EU member nations contribute annually to the pot of money designated to help emerging markets grow for the good of all European countries. The funding is channeled to the countries in the form of subsidies. In general, this money is used to bring infrastructures within these nations up to the level of other EU countries across the socio-economic spectrum. Target areas are e-government programs such as those that provide services to citizens online; border security initiatives that contribute to the overall security of the continent; and medical-related areas, including converting patient health records into e-formats that can be shared easily. The funding also aims at assisting small businesses.

In Poland’s case, much of the EU money it is receiving has been and will continue to support new public sector information technology initiatives. In April 2007, the country’s Council of Ministers formally adopted its National IT Infrastructure Plan for 2007-2013. More than 35 billion Polish Złoty New (PLN) ($12.4 billion) will be spent on information technology during that six-year period; 75 percent of that funding is expected to come from the EU. “The sheer size of funds pouring into Poland from the EU is driving the market. The EU is a huge factor driving economic transformation,” Thomlinson states.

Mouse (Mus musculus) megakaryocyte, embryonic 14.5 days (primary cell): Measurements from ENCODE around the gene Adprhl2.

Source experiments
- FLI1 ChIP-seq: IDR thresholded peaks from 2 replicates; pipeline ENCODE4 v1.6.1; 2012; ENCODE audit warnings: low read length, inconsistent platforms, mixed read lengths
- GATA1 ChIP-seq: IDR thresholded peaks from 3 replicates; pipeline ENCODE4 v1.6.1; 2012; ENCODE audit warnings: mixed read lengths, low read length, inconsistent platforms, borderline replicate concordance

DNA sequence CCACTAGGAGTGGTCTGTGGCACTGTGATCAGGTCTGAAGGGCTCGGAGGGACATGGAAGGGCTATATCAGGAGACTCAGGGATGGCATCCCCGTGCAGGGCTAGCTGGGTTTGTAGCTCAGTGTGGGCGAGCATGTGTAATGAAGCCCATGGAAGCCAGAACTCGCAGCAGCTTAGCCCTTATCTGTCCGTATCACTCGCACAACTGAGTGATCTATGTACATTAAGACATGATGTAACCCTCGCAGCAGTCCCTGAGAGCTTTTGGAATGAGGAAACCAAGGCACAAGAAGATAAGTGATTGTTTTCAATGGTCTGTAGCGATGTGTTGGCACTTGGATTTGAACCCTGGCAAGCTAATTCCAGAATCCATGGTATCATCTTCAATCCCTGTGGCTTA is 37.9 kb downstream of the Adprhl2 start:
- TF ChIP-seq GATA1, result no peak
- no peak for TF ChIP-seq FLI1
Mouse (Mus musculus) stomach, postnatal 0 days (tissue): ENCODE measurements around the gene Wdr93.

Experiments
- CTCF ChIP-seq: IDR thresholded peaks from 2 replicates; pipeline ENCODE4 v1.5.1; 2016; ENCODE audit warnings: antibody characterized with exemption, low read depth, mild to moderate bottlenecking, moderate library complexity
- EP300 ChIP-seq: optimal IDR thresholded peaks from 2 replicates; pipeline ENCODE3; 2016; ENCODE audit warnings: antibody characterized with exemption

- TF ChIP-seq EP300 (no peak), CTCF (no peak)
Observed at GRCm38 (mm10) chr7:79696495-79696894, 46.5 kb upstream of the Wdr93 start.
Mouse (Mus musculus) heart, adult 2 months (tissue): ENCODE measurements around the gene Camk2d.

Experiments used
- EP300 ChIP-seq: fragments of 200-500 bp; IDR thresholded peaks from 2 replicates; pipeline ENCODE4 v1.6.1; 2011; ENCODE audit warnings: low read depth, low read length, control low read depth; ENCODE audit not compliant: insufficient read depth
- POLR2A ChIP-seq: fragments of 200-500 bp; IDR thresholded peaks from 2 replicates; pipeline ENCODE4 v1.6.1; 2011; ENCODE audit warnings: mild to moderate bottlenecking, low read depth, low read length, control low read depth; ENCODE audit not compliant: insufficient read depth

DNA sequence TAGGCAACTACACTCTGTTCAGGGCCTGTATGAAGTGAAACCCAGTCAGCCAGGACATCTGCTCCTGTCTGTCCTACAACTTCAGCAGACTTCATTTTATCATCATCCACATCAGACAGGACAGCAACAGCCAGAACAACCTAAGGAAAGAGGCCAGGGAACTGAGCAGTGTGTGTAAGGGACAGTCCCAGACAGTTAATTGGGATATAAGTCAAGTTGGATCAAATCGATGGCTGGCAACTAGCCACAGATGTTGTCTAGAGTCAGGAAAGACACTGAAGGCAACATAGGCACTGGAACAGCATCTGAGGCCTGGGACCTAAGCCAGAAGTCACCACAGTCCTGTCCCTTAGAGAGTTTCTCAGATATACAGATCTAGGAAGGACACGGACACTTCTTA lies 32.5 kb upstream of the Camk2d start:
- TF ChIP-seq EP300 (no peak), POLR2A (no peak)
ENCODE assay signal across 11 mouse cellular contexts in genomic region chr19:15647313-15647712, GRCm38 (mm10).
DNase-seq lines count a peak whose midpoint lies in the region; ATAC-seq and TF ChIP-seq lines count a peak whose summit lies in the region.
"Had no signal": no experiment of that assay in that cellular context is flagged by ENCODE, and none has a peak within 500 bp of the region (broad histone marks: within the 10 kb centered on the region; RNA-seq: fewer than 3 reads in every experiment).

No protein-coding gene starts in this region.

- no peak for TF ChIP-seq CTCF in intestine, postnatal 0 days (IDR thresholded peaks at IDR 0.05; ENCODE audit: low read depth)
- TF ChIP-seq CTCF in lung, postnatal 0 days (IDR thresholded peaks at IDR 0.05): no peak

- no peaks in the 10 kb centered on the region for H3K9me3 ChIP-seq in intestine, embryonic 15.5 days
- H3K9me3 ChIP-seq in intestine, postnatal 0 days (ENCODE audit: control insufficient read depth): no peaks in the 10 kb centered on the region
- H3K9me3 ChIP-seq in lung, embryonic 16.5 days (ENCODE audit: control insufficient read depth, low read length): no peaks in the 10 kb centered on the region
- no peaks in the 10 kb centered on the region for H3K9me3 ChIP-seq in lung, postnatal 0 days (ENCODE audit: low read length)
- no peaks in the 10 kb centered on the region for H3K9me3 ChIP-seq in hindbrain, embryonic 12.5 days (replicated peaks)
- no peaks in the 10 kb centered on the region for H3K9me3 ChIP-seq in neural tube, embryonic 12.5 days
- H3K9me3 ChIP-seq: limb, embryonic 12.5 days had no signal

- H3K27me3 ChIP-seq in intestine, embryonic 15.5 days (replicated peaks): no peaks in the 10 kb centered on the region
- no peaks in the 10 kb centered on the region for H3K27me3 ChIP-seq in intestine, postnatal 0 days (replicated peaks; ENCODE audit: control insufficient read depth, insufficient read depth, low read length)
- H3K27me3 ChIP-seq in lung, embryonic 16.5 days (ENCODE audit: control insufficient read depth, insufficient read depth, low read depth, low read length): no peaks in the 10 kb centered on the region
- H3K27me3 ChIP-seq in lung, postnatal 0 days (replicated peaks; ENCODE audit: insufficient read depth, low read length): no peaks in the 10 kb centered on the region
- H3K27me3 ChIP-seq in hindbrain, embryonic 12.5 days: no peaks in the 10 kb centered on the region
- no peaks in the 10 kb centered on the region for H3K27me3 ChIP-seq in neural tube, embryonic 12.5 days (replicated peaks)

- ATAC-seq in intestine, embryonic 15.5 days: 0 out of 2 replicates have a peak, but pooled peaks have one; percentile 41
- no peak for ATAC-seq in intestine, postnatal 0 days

To increase citizens’ access through e-government, Poland’s Ministry of Finance launched a major tax project in 2007. Thomlinson points out that one major problem with e-government initiatives is the lack of computer access to citizens living in rural areas; Internet penetration in urban areas is twice that of rural environments.

To address this disparity, the Polish government is expected to reduce spectrum fees to the country’s telecommunications company, Telekomunikacja Polska SA (TPSA), in rural areas to persuade it to extend service to these regions and encourage residents to invest in personal computers.

In the long term, the development of broadband capability will be influenced largely by the Polish government’s ability to convince the TPSA to diversify into functional areas. This could happen as soon as this year, Thomlinson says.